# Combining Like Terms *with boxes*

Combining like terms (CLT) is fundamental to solving equations.  Even if I include the distributive property during this lesson, I always give students at least 1 full period to process and practice before we move on to equations.  Let’s be honest, it usually takes a few days of warm-ups before they start to fully get it.  Just because I teach it doesn’t mean they get it…. right away, anyway.

CLT gives you an opportunity to build student understanding of a few things:

• Any variable with no coefficient has an invisible 1!
• Be consistent!   Ask about it.  Model it.  Write it in yourself.
• Insist that the kids do too.
• Psst – this really helps with negative signs months later when we start rewriting standard form linear equations in slope-intercept form
• A term includes the positive or negative sign in FRONT of the number/variable!
• Too often they think the sign at the back is the one that counts…
• Also, there are far too many kids who subtract 5 from 17 on the left side of an equation by writing – in front of the 17, and then 5 in front of that.  *facepalm*

There are so many ways to combine like terms:

• Use commutative property to rearrange terms so all like terms are together
• Stack all like terms vertically to add them
• etc, etc.

But my favorite (because it’s something I can consistently get kids to do until they develop a true understanding of terms) is to BOX TERMS and COMBINE!

A few tricks:

1.  Start with colored pencils.  Pick one for each type of term.
2.  Use shapes to distinguish one term from another:  boxes, circles, triangles underlining, squiggly underlining….  really, anything the kids want to use!  They won’t always have colors readily available.
3.  Box the sign in front!  Insist that they do too.
4.  Focus on one type of term at a time.  In my example, I circled the c’s first, then wrote down their sum.  I boxed the a’s next and wrote down their sum, etc.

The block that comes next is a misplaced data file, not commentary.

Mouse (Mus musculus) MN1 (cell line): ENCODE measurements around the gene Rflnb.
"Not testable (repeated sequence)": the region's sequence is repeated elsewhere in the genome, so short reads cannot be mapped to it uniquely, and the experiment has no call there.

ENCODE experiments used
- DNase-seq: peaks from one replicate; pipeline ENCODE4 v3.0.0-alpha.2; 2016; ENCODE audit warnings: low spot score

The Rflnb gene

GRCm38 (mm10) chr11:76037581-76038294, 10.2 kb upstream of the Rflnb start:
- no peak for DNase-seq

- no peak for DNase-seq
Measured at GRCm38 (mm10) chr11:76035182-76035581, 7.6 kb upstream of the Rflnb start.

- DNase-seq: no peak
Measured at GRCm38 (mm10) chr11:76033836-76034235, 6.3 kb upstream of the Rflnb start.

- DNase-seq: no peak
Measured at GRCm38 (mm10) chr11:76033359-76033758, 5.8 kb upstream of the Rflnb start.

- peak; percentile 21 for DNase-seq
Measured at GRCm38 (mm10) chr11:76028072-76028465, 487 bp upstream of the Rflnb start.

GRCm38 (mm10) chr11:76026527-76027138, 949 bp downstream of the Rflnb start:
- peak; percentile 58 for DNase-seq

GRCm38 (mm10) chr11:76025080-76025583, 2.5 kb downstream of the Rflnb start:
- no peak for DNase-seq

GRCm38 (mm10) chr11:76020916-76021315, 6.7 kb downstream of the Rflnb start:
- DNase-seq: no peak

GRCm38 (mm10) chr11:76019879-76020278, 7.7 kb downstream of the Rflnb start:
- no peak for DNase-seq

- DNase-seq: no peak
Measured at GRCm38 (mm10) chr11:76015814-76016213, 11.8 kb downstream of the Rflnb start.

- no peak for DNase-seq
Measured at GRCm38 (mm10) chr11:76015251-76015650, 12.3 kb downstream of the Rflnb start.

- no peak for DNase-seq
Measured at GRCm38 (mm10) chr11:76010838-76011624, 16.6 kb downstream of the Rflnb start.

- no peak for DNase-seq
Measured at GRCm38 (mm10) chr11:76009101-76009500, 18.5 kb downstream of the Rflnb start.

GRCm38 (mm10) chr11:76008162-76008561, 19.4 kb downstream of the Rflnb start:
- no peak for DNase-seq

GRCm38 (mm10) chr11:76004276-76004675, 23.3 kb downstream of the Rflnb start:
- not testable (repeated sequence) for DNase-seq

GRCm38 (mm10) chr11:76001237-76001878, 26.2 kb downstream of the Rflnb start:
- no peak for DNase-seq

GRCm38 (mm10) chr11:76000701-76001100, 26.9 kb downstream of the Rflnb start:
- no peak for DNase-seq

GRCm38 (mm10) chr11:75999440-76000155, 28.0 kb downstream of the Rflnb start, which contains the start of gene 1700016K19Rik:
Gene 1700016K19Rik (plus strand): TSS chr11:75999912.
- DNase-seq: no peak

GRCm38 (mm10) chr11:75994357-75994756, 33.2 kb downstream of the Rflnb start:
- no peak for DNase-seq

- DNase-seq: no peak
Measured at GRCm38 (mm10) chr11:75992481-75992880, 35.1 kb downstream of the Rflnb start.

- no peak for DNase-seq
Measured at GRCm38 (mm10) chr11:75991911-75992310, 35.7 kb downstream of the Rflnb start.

5.  I don’t generally make kids re-copy the problem.  The less “busy” work there is, the more they’re likely to be consistent in following the same process and show their work.

Psst… I’ll tell you a not-so-secret secret.  And I know this is mathematical heresy to some of you out there… but I let kids use calculators if they need to.  (Real calculators.  Not the ones on their phones – it’s too easy for them to get distracted by social media and music.)  Don’t hate me!  Yes, there is a time and a place to practice math facts.  You can build drills into your class as needed.  But kids have been practicing basic math facts since elementary school.  If they don’t get it now, it’s something they’ve struggled to master.  As an Algebra teacher, I am trying to build algebraic understanding, and sometimes students need tools like calculators and times tables in order to access the algebraic side of their brains.

Good news, though!  I find that students begin to strengthen their math facts as we practice simplifying expressions and solving equations throughout the year.  Consistent practice means they begin to realize that  – 5 * 1 will always be – 5.

-Miss Elsie